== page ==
limb before restarting the retrieve. Most bites come on the pause
or the first movement after the pause. Cranking brush piles is
hard enough, and getting the fish out is another chore all
together. With treble hooks flying, the fish's first instinct is
going to be to dive into cover. You'll need a rod that will not
pull out the treble hooks yet still has the backbone to keep the
fish out of the limbs. It's an acquired skill that takes some
practice, but the results of the recent years of professional
tournaments shows it's a skill worth acquiring. Another good
option is a spinner bait brought through the upper 1/3 of the
brush. When you hit a limb, bring the spinner over the limb and
allow it to drop on the near side. Most strikes will come on the
fall. Jerkbaits, or even top waters can coax aggressive bass from
the top branches, and many times without disturbing the other
fish relating to the pile. The problem with Approach One is it is
cherry picking the bass. You normally have a fish that will run
back into the pile, flushing the remaining fish from the brush
during the fight. And those neutral fish were going to be hard
enough to catch anyway.
Approach Two is to fish for the neutral fish first. Use a worm
or a jig worked slowly in the branches on, or near, the bottom.
You really can't approach this too slow, because dead worming for
a minute or two can catch the biggest fish in the pile. These
bites will seldom be vicious hits, more likely an exploratory
mouthing of the bait. When you set the hook, set hard and don't
wait too long. Every second the fish has the bait and you're not
pullin', he's doin' something you REALLY don't want him to do
with it. If you get tied up in brush, give the fish some slack
and a chance to swim out of it. When hurt, the fish will
naturally try to escape to open water, and a lot of times will
simply take your lure with him. You're going to loose a few that
tie you up, so expect it and accept it as part of the game. Try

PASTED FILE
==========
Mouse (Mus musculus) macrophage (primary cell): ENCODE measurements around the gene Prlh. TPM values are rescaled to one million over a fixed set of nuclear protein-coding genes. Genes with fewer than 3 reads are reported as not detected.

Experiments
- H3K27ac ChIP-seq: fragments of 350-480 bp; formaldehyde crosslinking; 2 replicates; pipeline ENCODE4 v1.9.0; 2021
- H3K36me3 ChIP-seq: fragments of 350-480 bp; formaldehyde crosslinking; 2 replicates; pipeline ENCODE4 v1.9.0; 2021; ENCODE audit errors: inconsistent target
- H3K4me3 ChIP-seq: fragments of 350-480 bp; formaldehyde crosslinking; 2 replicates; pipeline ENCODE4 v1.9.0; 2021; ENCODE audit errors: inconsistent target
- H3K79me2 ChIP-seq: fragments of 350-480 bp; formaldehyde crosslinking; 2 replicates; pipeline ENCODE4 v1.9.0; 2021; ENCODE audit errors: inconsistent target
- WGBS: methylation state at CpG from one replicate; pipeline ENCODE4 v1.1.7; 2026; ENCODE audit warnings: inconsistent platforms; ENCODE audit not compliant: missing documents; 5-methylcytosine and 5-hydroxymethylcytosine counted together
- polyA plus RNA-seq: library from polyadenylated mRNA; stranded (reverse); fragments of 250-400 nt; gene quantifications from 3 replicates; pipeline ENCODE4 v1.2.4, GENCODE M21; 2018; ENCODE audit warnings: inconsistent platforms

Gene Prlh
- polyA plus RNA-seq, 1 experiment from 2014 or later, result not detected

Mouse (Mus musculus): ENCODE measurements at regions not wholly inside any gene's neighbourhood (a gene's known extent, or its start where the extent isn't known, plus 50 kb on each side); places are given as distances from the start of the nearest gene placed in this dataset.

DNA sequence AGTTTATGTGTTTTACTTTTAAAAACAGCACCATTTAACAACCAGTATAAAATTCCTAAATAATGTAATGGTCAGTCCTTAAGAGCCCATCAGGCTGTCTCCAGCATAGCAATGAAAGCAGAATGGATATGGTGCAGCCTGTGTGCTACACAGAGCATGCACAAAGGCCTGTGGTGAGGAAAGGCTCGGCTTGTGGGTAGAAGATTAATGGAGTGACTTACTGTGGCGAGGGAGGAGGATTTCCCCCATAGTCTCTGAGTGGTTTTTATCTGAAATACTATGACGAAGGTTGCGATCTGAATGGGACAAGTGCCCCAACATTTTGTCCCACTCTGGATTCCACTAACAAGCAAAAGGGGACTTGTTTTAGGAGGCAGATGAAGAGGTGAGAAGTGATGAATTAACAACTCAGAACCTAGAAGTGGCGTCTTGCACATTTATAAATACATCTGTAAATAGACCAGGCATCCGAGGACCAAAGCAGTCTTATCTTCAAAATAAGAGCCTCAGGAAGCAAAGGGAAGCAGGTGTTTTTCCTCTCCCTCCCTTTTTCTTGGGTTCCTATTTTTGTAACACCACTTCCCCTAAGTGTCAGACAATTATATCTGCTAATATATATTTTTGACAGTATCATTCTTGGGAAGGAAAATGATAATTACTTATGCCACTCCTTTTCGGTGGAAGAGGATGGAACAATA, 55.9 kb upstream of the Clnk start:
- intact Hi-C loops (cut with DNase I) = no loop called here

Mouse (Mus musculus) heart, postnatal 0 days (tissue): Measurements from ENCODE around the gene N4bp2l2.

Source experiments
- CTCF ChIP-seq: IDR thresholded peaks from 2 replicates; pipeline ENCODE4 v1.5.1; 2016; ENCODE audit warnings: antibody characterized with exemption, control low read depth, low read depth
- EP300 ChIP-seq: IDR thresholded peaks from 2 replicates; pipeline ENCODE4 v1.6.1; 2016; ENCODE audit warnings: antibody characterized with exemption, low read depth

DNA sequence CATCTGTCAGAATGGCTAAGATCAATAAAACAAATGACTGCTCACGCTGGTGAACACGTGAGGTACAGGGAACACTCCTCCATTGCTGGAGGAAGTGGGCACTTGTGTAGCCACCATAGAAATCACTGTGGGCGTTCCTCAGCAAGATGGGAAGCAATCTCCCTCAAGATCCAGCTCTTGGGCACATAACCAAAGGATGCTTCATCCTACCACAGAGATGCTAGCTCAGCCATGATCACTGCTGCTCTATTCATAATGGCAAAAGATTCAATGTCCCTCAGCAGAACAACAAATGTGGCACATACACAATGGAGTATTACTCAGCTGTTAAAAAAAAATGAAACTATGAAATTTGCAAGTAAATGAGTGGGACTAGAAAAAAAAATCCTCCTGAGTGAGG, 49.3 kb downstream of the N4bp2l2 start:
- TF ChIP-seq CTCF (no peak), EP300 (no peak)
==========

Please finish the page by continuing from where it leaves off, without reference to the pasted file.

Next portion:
not to tear up or tip over your brush, or to kill a big fish,
just for the sake of landing a fish that's wrapped around a limb.
Better to cut your line, (don't just pull until it breaks or
you'll turn the fish inside out), and wait for another day.
Which ever approach, try the other approach before moving on.
There is likely both aggressive fish and neutral fish on a good
pile at any time, so give yourself a chance at both.
When you do catch a fish, give the pile a rest for a few
minutes and let them settle back down. Fish the surrounding area
since chances are the last fight caused a few fish to scatter
away from the pile. These scattered fish are disoriented and a
little shaken up. This means if they stumble across an easy meal
they will avail themselves of the opportunity. If there are
several fish on a good pile, it's not unusual to catch 3 or 4 off
of the pile, and another 3 or 4 a cast or two away from the pile.
When looking for scattered fish, you can almost bet they will go
to the nearest cover. For this reason, a grass bed right next to
the brush pile can be a gold mine.
When fishing a brush pile, remember the fish will reorient
themselves on the brush just like any other cover. The direction
of the sun, (fish prefer the shadow side), any current, and the
day's barometric pressure can all change the way the fish relate
to the cover. Given a choice, always cast into the wind, bringing
the bait in from a natural direction with any wind current. If
they won't bite from one direction, move the boat and try a
different one. Keep the boat as far back as possible when
circling a brush pile to keep from spooking the fish. Remember
the boat can cast a long shadow underwater, and rarely will the
fish react in a favorable way.
Once the brush pile is down, with a little luck it will hold a
number of fish. The first step keeping the pile productive over
the years is to prevent overfishing. Nothing will kill a brush
pile faster than catching everything that swims by it. If you
plan on several return trips, take one or two fish from the pile
then leave it alone for a couple of days to recharge. I've seen
time after time good piles be fished out, while near by piles
with reduced pressure produce good fish for several years. Never
hammer the pile for hours, you're cutting your own throat for the
In order to keep the pressure to a minimum, it's a good idea
to keep the location to yourself. You do this in a number of
ways, number one keeping your mouth shut. Don't tell everyone in